What is likely the most impressive accomplishment of Bryan Lee O’Malley in his now completed Scott Pilgrim series is not so much the great stories and strong artwork throughout the run, but the sheer uniqueness of the Scott Pilgrim character. He is such an impressively unusual character that stories that just would not work with any other character do work with him. As a result, you get bizarre yet amazing stories like Scott Pilgrim’s Finest Hour – an outlandish finale as only Scott Pilgrim could deliver.
As we all know by now, while the “main” plot of the Scott Pilgrim series has been Scott fighting the seven evil ex-boyfriends of his new girlfriend, Ramona Flowers, the real plot has just been the dramas of growing up in the 21st Century.
It’s something that Scott and all of his friends have to grapple with, and so does everyone else in the world, they just don’t see their problems escalate into over-the-top fight sequences with dazzling displays of sword-fighting and kung fu.
A reoccurring theme within Finest Hour is the idea of memory, or more specifically, dealing with your past.
O’Malley uses the following bit more than a few times in the book to show how good people can be at deluding themselves about their past (note: Scott runs into Knives Chau, the high school student he dated early in the series – she has now turned 18, and Scott, pressured by his friend, Wallace, into pursuing sex, has offered to have casual sex with her now that she has turned 18).
The memory cam is a good bit for a laugh, but it speaks directly to what I was saying about characters avoiding dealing with their past. This is even MORE explicitly stated later in the story when Scott gets into a brawl WITH his past, in the form of “Nega Scott,” who Scott figures if he defeats, he’ll never have to deal with his painful memories of Ramona leaving him at the end of Volume 5.
Meanwhile, in the return of Envy Adams, we see another side of dealing with one’s past. Envy has changed, certainly the most dramatically of any of Scott’s acquaintances/ex-girlfriends, and in her changes, she understands the painful/powerful realization that hits people in their 20s and their 30s (and so on and so forth), how there has been an entire journey in their life to get them to the point where they are today, but that journey is only clear to those who have known them the whole ways – to others, it is like that past self never existed. To Envy, then, Scott is a bit of an anchor to a past that she has moved past, but does not want to forget completely.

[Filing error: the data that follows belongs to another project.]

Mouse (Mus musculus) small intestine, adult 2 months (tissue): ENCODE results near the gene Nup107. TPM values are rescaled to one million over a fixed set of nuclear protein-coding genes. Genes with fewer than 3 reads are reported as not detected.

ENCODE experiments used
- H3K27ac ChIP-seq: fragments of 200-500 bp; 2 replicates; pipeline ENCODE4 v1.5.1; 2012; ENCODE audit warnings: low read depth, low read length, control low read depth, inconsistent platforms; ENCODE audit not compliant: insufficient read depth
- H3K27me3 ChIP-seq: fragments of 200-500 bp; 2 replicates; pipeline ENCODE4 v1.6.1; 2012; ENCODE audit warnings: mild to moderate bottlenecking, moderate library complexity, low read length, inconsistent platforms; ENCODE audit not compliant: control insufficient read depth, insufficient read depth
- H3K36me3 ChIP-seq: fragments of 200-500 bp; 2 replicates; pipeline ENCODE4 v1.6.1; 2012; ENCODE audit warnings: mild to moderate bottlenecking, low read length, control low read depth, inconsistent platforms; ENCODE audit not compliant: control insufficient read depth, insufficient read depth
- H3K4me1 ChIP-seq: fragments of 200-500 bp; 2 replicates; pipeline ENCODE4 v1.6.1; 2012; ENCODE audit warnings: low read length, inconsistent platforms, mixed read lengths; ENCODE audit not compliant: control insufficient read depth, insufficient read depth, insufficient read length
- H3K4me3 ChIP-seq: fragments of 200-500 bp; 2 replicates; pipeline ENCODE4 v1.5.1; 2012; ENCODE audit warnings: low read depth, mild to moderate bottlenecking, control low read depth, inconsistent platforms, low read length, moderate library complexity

The “him,” by the way, is Gideon Graves, Ramona’s last (and most powerful) evil ex-boyfriend. Scott believes Ramona has gone to him when she left Scott, and really, since Ramona’s departure, the idea of having to fight Gideon seems so odd (as if she is not his girlfriend, why does he still have to fight her evil exes?), but Scott pushes past the oddness to win Ramona back – even as Gideon makes a bold offer to Scott.
Okay, I don’t think it’s right to talk about the plot after this – too many twists and turns, I don’t want to ruin it for anyone.
However, I can say that O’Malley manages to brilliantly mix together the previous notions of memory and not being able to separate yourself from your past (Gideon, in particular, has a REAL big problem with separating himself from his past girlfriends) along with the idea of not being able to get out of your own head. And really, at the end of the day, the biggest weight holding anyone down on the road to adulthood IS their own head – it just is rarely depicted in the fashion that it is in Scott Pilgrim (as literally being able to enter your, or someone else’s, head).
Both Scott and Ramona had to make some pretty heady (literally) discoveries of themselves to get us to the end of the story, but the journey there was filled with spectacle and whimsy that made it an extremely enjoyable tale to follow.
The aftermath of the final battle was a lot of fun, too.
All in all, this ended about as well as you could possibly expect the series to end (I mean, with so many great supporting characters, there’s always going to be, like, “Oh man, I wish there was more ___ in this book” but what can you do? That’s the price you pay with having so many great characters), and since expectations were so insanely high for this volume, it says a whole lot of O’Malley’s talent that he was able to pull it all off (let me give a quick shout out to his two assistants, John Kantz and Aaron Ancheta).
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